Still, there are differences in long-term direction between the two platforms that are worth considering. Though neither party seems inclined in the short term to brake the torrid growth in health care spending, the broad brush of Tory policy is better suited to spurring the long-term productivity growth that alone can pay for it. And while the Tories’ regulation-heavy approach to reducing greenhouse gas emissions is in principle more costly, per megatonne, than the Liberals’ cap and trade scheme, the overall costs are likely to be less: because the Liberals are likely to bungle their plan, and because the Tories are unlikely to pursue theirs. Sensible policy will await the return of a carbon tax to political respectability.
So that’s the economy. And on democracy? Here the choice is starker—not because I invest any great hopes in the Liberals, but because the Tory record is so dreadful. To be sure, they introduced the Accountability Act on taking office: incomplete, loophole filled, but progress nonetheless. And they have made fitful efforts to reform the Senate, when not packing it with their own strategists, fundraisers and toadies.
But the long train of offences against democratic and parliamentary principle—from proroguing Parliament, twice, to evade Parliament’s reach; to withholding documents essential to parliamentary oversight, even in defiance of Parliament’s explicit demands; to intimidating parliamentary officers and politicizing the bureaucracy; to such breaches of trust as the Emerson and Fortier appointments, the taxation of income trusts, and the evisceration of their own law on fixed election dates—are simply unforgivable.
Add to that the coarse, vicious brand of politics, the mindless partisanship for which the Tories have become known: equal parts terrorizing their own MPs and demonizing their opponents. And add to that the extreme centralization of power in the Prime Minister’s Office, the trivialization of even cabinet posts as sources of independent authority, never mind the barracking of committees . . . Enough.
But much of this went on when the Liberals were in office, too, didn’t it? Yes. That’s just the point. To compare the Harper Tories to the Chrétien Liberals, and to the Mulroney Tories before them, and to the Trudeau Liberals before them, is hardly to excuse them: quite the opposite. The decline of democratic politics may have begun under the Liberals, but it has continued under the Tories. And it will accelerate if there is no price to be paid at the ballot box for such behaviour.
And yet, although the Liberals have tried to make accountability an issue in this election, they have signally failed. Does this mean the public has spoken? Perhaps once again I’ve attached too much importance to a single issue, at the expense of the big picture.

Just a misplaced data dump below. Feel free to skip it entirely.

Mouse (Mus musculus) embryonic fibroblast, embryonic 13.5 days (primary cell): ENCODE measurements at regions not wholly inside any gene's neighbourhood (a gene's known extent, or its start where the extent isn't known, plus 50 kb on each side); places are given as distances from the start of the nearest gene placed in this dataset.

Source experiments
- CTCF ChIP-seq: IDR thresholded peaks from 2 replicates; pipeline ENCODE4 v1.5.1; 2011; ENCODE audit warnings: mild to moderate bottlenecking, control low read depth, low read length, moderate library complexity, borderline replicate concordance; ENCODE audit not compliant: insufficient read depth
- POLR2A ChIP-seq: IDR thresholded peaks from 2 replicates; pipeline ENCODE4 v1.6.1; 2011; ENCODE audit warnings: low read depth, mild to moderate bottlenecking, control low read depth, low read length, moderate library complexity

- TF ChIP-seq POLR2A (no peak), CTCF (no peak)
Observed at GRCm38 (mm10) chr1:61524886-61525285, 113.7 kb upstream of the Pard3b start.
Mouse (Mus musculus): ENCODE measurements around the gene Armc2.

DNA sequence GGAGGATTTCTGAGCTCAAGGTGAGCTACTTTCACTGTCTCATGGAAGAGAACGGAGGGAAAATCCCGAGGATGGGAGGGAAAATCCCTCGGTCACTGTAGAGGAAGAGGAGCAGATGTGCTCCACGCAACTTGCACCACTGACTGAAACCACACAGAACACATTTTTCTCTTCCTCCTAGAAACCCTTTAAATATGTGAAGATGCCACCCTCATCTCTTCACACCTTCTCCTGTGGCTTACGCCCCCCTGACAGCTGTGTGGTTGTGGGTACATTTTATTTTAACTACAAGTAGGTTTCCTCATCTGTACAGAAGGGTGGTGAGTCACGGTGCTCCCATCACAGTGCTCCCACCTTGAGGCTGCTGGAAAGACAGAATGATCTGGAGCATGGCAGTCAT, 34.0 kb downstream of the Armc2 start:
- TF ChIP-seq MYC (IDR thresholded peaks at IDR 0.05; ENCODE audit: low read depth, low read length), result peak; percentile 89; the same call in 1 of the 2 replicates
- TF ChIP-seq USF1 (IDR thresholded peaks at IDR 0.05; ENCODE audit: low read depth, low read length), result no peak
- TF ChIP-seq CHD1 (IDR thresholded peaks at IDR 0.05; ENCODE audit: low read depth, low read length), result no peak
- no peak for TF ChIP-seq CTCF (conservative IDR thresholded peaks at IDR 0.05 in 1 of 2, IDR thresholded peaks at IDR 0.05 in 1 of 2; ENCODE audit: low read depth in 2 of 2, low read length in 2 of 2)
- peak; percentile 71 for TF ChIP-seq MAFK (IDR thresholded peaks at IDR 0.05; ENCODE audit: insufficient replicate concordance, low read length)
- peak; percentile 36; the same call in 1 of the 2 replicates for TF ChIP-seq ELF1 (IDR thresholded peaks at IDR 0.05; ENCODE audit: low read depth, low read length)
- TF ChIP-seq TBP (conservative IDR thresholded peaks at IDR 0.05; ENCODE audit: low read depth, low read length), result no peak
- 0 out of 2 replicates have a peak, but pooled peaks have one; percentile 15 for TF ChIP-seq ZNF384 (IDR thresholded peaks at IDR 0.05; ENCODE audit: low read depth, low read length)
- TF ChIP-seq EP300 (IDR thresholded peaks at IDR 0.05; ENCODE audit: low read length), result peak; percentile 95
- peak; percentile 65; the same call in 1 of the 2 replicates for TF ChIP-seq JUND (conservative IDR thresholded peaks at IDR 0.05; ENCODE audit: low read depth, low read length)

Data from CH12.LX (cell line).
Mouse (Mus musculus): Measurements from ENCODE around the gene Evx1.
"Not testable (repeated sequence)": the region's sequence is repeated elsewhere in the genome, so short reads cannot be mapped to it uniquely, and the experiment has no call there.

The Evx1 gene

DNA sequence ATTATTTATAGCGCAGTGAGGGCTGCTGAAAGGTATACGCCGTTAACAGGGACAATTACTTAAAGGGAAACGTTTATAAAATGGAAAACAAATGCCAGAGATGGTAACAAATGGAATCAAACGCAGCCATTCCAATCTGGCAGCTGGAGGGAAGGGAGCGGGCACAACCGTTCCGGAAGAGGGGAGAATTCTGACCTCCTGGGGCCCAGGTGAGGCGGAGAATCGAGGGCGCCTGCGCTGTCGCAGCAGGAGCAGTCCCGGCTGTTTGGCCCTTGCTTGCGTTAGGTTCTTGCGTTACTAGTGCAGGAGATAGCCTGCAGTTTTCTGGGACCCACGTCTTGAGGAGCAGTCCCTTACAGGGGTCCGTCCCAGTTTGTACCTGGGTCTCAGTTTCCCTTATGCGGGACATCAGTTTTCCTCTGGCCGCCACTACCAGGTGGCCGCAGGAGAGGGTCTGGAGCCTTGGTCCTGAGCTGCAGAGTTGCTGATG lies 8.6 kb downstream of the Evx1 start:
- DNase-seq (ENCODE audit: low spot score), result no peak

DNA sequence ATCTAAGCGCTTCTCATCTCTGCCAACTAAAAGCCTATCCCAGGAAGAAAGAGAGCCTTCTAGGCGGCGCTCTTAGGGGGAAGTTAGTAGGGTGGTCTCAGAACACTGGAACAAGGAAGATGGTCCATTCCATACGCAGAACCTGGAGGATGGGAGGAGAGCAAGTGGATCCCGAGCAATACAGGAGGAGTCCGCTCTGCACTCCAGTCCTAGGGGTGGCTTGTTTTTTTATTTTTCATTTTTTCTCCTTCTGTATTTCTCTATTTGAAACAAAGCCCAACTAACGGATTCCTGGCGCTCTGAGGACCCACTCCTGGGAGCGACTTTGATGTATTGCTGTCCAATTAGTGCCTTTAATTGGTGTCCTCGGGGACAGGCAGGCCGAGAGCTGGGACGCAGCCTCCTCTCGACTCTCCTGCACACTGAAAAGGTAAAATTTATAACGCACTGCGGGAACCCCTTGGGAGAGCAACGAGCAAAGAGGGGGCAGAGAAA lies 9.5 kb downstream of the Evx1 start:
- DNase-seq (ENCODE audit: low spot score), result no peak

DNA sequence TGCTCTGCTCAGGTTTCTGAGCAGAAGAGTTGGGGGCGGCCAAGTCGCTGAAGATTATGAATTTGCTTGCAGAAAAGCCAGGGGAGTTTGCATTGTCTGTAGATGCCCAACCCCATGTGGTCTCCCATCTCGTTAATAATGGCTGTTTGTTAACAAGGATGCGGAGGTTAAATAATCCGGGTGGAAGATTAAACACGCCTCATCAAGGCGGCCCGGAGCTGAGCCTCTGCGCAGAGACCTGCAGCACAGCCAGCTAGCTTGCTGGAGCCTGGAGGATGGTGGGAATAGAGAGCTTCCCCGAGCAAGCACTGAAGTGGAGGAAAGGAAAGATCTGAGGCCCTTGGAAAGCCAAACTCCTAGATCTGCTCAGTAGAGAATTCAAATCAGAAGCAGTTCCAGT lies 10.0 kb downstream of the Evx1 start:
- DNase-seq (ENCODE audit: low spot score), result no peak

I don’t think so. The Liberals never gave the public much reason to translate their misgivings about the Conservatives into votes for them: a particular imperative, given their own record in office. It’s not enough just to implore people to “rise up.” You have to give them some hope that things will get better. But instead of the sort of large, concrete, attention-grabbing proposals that would really stamp the issue on the public mind, the democratic reform chapter of the Liberal platform is notably thin: reform of question period, a study of online voting, a vague nod to empowering committees.
So I will continue to make the case that we have a duty to perform as voters. Any election is in part a trial of the incumbents. Do we, the jury, find them guilty or not guilty, in this case of offences against democracy? And if we find them guilty, there has to be a penalty.
But what about the economy? In punishing the government, do we risk punishing the country? No. Economies have enormous recuperative powers: as Adam Smith said, “there is a great deal of ruin in a nation.” We can afford a period of Liberal silliness. What we cannot afford is the continuing slide of Parliament, and parliamentary democracy, into disrepair. Conventions once discarded, habits of self-government once lost, are much harder to regain.
If we return the Conservatives with a majority, if we let all that has gone on these past five years pass, then not only the Tories, but every party will draw the appropriate conclusions. But if we send them a different message, then maybe the work of bringing government to democratic heel, begun in the tumult of the last Parliament, can continue. And that is why I will be voting Liberal on May 2.